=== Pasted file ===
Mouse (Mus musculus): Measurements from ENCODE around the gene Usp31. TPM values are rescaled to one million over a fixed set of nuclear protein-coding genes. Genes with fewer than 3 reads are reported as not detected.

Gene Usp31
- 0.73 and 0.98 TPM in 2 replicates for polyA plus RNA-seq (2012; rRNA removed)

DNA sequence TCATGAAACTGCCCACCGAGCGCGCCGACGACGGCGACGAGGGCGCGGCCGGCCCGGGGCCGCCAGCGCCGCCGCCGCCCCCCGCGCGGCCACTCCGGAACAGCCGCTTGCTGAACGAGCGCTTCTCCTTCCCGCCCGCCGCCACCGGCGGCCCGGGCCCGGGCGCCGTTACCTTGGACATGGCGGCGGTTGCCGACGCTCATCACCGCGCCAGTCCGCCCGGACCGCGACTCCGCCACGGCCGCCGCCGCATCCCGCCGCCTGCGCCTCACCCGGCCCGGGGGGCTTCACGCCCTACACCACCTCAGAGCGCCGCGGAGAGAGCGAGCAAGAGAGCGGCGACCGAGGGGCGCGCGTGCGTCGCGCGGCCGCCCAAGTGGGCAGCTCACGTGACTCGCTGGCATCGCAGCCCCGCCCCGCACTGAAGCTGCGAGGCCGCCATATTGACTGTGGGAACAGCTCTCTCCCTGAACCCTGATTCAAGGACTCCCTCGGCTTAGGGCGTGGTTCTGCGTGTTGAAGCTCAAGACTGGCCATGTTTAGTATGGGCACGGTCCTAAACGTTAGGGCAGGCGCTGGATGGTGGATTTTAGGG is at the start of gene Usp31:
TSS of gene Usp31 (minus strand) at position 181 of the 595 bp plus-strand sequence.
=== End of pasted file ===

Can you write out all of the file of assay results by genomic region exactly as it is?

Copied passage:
Mouse (Mus musculus): Measurements from ENCODE around the gene Usp31. TPM values are rescaled to one million over a fixed set of nuclear protein-coding genes. Genes with fewer than 3 reads are reported as not detected.

Gene Usp31
- 0.73 and 0.98 TPM in 2 replicates for polyA plus RNA-seq (2012; rRNA removed)

DNA sequence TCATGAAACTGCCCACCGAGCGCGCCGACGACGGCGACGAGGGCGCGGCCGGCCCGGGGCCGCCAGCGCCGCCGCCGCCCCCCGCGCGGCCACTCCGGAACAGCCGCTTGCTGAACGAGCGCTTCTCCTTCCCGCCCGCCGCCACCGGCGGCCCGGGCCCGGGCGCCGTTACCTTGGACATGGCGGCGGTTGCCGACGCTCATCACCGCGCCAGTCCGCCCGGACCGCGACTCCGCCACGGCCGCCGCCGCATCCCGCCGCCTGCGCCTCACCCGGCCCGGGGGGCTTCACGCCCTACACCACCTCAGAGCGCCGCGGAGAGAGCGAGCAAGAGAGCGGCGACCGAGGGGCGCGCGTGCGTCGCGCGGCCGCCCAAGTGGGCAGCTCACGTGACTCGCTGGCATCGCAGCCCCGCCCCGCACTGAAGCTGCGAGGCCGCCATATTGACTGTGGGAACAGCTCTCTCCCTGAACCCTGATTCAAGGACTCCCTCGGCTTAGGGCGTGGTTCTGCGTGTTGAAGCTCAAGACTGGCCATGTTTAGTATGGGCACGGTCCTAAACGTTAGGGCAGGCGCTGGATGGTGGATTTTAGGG is at the start of gene Usp31:
TSS of gene Usp31 (minus strand) at position 181 of the 595 bp plus-strand sequence.